Sunday, September 18, 2016

A couple thoughts

I rewatched (most of, was making dinner during part of it) "Wreck-It Ralph" last night (It was on "Freeform," which used to be ABC Family).

Thought number 1: Does it mean that I'm fundamentally immature if I take philosophical "advice" for my life from children's movies and cartoons? Because there were two things towards the end of the movie that struck me.

Thought number 2: Ralph's motivation for much of the movie is wanting a "medal" like Fix-it Felix gets - he wants it as "proof" that he is important, and isn't such a bad guy after all (Ralph can't quite deal with his role in the world, but is shown throughout the course of the movie that it's an important role.).  He gets a medal, eventually - well, two, actually, one given as a "bribe" and the other being one his new friend Vanellope makes for him. Ralph winds up very nearly sacrificing himself for Vanellope and during that process, he realizes the importance of that role. And then, at the very end, he notes: "Turns out I don't need a medal to tell me I'm a good guy. Because if that little kid likes me..."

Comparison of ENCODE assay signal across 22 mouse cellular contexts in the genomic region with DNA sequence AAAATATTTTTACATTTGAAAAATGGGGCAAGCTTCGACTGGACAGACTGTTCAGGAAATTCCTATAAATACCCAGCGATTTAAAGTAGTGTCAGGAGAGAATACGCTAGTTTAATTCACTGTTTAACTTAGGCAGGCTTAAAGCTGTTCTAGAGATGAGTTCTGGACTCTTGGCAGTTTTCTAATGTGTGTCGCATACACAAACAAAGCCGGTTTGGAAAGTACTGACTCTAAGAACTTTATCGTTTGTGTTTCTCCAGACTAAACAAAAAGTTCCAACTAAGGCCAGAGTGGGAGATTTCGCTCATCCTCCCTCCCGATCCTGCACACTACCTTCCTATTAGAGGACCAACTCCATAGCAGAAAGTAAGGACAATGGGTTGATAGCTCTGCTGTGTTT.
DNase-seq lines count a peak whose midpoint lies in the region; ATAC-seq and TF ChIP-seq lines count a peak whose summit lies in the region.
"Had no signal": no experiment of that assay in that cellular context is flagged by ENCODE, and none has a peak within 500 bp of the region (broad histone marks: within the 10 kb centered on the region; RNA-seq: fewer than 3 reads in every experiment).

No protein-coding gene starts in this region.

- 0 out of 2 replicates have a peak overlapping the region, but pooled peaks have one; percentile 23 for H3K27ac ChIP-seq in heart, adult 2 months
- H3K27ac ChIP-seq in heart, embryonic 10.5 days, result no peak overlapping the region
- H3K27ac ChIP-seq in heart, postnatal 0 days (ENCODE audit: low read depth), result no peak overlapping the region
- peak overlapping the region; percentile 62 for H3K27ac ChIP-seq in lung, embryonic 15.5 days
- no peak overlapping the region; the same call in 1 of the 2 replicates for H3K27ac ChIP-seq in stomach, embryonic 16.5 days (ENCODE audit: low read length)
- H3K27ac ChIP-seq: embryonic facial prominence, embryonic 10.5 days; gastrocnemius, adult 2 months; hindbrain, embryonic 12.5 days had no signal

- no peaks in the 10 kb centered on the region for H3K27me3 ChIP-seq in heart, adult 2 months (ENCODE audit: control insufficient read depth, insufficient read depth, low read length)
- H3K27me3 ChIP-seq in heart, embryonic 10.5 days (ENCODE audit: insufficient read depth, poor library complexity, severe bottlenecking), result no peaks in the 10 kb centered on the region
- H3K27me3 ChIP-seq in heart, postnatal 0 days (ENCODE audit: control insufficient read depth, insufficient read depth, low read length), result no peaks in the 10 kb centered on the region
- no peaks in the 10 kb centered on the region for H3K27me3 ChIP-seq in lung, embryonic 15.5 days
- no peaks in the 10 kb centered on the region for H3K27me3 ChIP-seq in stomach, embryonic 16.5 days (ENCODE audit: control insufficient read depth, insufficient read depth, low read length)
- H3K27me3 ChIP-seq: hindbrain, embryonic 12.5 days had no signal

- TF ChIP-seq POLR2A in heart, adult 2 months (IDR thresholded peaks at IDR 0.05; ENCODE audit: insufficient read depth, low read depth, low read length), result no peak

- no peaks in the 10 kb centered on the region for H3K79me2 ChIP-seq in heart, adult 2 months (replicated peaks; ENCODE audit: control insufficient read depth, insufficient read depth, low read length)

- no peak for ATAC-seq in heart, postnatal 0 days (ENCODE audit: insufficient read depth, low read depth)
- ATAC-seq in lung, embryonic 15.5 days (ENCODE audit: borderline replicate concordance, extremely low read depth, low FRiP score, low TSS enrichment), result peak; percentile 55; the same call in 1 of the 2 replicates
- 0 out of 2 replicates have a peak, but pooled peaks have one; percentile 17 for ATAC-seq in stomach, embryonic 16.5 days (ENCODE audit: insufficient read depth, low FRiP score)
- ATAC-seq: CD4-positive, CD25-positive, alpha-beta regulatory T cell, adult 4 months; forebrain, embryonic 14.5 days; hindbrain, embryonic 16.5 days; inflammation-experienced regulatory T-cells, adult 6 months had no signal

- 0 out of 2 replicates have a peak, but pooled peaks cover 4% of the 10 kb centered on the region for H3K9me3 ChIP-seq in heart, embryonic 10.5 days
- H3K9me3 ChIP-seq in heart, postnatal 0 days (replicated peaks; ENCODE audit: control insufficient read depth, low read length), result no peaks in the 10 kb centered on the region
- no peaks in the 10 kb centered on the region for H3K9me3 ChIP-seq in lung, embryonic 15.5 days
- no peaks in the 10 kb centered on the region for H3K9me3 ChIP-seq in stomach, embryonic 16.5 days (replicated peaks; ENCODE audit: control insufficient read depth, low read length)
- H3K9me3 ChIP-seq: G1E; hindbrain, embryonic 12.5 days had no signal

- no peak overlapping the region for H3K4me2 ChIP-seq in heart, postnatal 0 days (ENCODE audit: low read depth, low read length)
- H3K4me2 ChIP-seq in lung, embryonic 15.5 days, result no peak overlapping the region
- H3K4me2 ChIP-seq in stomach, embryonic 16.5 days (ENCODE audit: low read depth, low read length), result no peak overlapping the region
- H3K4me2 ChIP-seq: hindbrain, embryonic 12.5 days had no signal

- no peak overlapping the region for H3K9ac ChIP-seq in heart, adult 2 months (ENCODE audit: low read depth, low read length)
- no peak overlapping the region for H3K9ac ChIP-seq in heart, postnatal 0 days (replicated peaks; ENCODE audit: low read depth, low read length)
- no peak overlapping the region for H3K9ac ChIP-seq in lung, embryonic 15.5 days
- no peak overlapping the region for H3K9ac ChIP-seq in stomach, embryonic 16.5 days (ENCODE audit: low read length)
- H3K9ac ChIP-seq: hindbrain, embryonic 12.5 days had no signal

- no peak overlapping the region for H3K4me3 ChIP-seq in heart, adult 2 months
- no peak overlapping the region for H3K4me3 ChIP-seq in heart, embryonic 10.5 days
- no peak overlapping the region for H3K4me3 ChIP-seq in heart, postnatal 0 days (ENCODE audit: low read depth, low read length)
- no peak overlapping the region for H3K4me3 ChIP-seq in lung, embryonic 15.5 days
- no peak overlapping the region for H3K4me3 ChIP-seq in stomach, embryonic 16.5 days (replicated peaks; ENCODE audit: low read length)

Yeah, that was kind of straight in the feels for me; I tend to expend too much of my energy on looking for "outside" validation.

Thought number 3: Ralph starts out living in the dump and being miserable and complaining about it, and going to great lengths to try to change everyone else so he's seen as a "good guy." By the end of the movie Ralph decides instead to build himself a house in the improve his circumstances the best he can, to take control of it without expecting everyone else to change for him. (And he also builds houses, and welcomes in the critters that have escaped from "closed down" games, like Q-Bert). The idea of "Change what you can, instead of sitting around complaining about things not being perfect."

Sometimes I wonder how much these modern fables (really, that's what I think of a lot of these tings as) affect the kids that watch them. Is a movie with a (minor, and not emphasized) moral of "change what you can to improve your life, instead of just sitting around and complaining" going to overcome some of the other cultural programming out there?

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